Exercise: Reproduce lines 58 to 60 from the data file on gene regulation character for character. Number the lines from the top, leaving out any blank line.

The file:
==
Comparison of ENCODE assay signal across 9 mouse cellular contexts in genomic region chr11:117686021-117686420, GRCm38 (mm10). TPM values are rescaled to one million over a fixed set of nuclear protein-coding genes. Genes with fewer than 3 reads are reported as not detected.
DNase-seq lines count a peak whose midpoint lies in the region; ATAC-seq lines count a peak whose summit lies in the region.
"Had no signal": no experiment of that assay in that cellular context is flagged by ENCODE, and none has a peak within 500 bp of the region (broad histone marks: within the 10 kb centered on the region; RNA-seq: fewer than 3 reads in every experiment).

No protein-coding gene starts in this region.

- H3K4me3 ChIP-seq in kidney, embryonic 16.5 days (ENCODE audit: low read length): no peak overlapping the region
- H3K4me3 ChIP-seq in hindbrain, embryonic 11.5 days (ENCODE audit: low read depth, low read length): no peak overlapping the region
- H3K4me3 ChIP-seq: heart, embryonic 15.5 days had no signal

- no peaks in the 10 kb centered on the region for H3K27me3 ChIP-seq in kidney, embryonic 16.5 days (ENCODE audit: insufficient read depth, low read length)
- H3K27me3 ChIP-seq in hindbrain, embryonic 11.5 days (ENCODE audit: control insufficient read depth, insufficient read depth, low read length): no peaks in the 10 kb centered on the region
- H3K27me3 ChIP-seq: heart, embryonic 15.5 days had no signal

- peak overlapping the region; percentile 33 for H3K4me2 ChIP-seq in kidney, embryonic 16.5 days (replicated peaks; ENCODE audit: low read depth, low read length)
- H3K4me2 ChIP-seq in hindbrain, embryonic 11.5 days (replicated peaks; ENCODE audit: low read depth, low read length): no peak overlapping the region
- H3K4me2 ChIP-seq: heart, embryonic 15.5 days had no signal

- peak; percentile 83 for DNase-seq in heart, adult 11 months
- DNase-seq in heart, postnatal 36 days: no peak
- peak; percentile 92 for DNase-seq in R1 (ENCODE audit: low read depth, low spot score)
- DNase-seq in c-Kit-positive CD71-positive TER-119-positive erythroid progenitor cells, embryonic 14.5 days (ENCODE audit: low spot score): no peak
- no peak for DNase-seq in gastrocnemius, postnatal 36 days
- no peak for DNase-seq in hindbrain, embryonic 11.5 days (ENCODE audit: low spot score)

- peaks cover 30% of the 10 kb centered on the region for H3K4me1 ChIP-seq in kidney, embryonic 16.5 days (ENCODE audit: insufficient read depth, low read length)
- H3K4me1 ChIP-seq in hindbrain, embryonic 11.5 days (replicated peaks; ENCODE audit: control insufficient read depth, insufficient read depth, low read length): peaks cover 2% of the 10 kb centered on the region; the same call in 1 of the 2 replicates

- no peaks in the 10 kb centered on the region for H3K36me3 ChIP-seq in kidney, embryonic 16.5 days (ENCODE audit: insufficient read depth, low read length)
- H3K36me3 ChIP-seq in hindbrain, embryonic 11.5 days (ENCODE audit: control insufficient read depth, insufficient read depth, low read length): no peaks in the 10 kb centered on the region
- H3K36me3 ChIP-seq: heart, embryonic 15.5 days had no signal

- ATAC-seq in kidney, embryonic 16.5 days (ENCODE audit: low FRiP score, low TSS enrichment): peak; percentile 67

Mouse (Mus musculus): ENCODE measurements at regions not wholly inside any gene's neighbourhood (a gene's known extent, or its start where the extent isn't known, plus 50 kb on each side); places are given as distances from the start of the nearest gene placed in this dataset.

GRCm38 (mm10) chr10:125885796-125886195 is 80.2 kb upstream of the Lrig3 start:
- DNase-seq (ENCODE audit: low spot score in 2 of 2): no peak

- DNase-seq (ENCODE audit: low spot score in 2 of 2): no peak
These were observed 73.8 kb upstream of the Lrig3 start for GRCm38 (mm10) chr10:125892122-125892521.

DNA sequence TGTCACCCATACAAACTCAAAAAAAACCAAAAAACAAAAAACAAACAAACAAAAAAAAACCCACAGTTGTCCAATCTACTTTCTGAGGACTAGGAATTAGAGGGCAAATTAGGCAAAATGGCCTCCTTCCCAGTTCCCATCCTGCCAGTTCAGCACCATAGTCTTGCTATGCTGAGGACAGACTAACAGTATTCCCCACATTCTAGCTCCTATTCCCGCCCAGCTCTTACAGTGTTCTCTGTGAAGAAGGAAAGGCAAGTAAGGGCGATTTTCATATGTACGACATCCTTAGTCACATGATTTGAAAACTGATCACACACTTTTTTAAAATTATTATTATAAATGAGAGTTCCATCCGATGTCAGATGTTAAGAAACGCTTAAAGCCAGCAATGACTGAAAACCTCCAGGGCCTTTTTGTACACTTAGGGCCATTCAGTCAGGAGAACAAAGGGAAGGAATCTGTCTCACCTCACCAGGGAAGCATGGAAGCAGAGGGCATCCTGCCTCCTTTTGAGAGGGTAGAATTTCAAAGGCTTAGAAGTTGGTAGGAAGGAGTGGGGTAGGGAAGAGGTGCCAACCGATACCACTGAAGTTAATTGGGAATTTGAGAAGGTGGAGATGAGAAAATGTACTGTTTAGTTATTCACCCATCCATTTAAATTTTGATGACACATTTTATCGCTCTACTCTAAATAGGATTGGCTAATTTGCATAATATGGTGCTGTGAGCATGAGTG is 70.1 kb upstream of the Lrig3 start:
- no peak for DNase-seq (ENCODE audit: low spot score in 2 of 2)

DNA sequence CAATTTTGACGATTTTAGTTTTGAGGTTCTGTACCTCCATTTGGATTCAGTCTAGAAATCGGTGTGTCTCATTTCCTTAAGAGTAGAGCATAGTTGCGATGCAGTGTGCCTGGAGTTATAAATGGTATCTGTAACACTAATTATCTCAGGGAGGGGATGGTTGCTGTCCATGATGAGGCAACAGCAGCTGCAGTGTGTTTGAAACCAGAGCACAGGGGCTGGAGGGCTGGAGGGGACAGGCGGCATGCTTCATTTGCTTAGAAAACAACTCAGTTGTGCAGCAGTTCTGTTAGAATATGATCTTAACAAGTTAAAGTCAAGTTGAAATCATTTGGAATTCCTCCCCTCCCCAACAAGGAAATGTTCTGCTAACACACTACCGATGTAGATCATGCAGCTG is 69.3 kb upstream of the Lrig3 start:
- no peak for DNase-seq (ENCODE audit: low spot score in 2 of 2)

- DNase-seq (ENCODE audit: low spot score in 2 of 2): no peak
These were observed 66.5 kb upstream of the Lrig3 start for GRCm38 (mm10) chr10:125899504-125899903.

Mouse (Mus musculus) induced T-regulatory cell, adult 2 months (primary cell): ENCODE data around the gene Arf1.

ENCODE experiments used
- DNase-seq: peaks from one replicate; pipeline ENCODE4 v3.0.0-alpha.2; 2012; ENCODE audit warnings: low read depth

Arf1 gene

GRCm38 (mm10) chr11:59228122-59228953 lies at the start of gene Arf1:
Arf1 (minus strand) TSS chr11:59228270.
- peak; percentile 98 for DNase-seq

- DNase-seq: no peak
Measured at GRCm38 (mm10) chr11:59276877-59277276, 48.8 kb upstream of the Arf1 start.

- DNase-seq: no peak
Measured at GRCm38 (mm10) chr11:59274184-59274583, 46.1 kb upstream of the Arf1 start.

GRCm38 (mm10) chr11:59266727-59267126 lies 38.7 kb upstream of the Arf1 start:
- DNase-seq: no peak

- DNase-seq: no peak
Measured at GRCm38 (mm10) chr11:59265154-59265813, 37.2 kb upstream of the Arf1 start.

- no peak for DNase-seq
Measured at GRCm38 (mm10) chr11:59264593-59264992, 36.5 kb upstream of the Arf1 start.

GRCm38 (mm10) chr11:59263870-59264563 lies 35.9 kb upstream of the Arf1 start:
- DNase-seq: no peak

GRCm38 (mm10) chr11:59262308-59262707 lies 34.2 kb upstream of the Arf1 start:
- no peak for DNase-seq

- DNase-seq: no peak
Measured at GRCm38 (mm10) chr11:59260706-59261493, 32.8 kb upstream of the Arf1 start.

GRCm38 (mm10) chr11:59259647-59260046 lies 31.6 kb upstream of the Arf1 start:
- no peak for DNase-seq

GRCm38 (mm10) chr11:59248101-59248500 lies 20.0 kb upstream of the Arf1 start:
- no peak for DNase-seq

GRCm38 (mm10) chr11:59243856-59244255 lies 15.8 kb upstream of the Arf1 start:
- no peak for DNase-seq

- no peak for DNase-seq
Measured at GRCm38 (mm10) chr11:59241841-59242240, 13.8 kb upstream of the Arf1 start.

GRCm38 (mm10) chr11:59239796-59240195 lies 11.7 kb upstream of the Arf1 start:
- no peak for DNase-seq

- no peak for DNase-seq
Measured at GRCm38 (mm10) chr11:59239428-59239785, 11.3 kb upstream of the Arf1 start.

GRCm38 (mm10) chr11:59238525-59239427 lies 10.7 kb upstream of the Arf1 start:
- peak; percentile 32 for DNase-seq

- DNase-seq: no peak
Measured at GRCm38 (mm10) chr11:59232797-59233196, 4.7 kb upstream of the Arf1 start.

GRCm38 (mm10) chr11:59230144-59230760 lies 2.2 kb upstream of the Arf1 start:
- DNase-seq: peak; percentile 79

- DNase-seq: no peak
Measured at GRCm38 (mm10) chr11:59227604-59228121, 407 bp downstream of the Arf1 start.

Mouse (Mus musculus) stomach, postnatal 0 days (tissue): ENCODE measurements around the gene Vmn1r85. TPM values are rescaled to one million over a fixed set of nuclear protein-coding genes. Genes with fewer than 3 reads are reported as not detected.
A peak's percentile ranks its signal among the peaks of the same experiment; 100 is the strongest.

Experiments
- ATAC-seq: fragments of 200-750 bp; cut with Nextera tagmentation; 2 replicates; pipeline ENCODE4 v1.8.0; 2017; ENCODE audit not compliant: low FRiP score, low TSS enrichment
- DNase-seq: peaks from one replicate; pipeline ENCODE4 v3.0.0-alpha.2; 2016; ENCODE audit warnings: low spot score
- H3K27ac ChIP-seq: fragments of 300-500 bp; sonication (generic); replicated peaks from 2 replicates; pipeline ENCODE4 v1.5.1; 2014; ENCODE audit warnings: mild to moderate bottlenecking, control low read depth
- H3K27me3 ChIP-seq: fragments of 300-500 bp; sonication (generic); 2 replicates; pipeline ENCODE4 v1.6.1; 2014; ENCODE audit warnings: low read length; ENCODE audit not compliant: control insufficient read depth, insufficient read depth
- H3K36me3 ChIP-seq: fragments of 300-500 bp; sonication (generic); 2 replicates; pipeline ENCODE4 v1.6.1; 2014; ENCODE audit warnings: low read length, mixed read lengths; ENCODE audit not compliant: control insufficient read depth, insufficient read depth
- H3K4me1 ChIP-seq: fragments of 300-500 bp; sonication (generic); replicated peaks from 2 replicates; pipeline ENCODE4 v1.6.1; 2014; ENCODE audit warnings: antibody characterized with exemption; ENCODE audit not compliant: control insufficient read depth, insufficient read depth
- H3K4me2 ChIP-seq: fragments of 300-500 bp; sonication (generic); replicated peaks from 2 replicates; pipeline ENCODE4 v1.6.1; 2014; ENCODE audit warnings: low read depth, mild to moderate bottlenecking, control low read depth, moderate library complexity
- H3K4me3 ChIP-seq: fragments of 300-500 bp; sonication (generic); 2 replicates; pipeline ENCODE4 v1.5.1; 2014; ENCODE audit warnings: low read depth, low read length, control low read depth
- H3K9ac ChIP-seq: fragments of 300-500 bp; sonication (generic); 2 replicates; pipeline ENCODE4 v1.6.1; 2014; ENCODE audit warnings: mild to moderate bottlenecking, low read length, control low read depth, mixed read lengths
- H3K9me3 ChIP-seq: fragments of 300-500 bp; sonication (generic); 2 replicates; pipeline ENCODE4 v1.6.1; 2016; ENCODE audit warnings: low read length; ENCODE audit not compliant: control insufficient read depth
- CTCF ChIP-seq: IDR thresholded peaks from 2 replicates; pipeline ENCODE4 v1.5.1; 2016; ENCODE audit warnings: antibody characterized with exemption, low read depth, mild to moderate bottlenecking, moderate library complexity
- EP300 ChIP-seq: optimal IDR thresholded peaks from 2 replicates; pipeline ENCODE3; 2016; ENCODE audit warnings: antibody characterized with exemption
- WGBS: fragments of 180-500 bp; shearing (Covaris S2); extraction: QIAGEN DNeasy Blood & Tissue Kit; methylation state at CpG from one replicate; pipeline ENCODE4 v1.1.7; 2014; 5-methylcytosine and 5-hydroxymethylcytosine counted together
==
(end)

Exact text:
- DNase-seq: no peak
Measured at GRCm38 (mm10) chr11:59260706-59261493, 32.8 kb upstream of the Arf1 start.

GRCm38 (mm10) chr11:59259647-59260046 lies 31.6 kb upstream of the Arf1 start: